First Look: QuarkXPress 8

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QuarkXPress 8 delivers on typography demands with text features like extensive Hanging Character support and advanced Baseline Grids. Using hanging character sets, creatives can have precise control over which characters hang and by how much, while tricky situations involving drop caps can be handled without manual tweaking. Quark claims this is the first page layout application to offer paragraph-by-paragraph control, multiple presets and the ability to create and share settings for hanging characters. Hanging characters can also be linked to style sheets.

Hanging Character sets are highly customizable, one of the user-defined typography features.

In previous versions of QuarkXPress, the Baseline Grid offered one grid per layout. The new version offers the ability to apply text grids at both the page and box level, so affording designers freedom to create layouts with separate grids for sidebars, captions, and so on. Grids can display different lines (baseline, top line etc,) and offer separate view controls for page and box grids. Additionally grids can take information out of the font or be specified manually. A new Grid Styles feature means that such custom-built grids can be kept consistent without extra manual work. These maintain consistency throughout a project and can be linked to style sheets to inherit text-formatting changes.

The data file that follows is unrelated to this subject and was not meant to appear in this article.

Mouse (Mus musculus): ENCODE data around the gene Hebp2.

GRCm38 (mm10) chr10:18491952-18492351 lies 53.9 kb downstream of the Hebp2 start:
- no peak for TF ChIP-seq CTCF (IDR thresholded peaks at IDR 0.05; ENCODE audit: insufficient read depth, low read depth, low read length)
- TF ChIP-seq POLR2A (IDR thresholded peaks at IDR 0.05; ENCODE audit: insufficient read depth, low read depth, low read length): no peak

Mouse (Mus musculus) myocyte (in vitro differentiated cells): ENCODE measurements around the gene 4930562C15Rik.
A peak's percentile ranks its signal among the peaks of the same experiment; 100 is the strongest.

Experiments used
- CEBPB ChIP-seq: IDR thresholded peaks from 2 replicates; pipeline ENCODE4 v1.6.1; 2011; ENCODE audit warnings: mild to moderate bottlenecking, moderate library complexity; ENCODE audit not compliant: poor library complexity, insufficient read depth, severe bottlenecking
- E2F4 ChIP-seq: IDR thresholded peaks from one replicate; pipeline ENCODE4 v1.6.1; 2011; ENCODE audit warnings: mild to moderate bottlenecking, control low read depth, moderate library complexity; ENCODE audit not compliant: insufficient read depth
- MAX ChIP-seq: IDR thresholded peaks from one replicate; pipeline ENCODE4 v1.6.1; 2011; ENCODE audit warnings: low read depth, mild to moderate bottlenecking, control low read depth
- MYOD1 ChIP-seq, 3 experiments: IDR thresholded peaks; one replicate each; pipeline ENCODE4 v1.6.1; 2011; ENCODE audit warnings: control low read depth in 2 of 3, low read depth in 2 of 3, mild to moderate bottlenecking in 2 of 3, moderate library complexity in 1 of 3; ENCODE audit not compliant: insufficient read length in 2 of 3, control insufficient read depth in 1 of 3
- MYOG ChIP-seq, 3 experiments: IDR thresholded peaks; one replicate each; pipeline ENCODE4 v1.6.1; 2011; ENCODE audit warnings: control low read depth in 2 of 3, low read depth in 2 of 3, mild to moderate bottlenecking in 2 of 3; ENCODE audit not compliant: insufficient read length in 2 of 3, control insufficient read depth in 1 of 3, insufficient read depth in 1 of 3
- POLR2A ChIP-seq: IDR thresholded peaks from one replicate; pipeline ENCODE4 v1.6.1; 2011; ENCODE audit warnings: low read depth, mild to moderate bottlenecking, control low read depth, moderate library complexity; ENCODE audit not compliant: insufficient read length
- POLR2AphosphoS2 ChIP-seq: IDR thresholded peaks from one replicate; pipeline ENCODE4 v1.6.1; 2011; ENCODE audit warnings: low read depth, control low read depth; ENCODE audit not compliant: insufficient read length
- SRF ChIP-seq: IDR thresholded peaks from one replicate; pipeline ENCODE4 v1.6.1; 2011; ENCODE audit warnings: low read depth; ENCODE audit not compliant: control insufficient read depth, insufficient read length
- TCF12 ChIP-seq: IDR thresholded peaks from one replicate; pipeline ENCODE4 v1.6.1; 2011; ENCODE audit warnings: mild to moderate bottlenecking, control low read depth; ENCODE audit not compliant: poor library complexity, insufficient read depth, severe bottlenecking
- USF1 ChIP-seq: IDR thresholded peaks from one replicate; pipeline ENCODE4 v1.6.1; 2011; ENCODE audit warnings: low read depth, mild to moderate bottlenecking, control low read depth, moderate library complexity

Version 8 also adds more control over traditional page guides, enabling users to set position, color, and other options, just by double-clicking the guide.

Furthermore, Design Grids become an even more powerful feature when working in East Asian Languages, supporting true ideographic-grid based type alignment. This is pertinent to all users, given the wider support for international text in the new editions of QuarkXPress.

Facing the world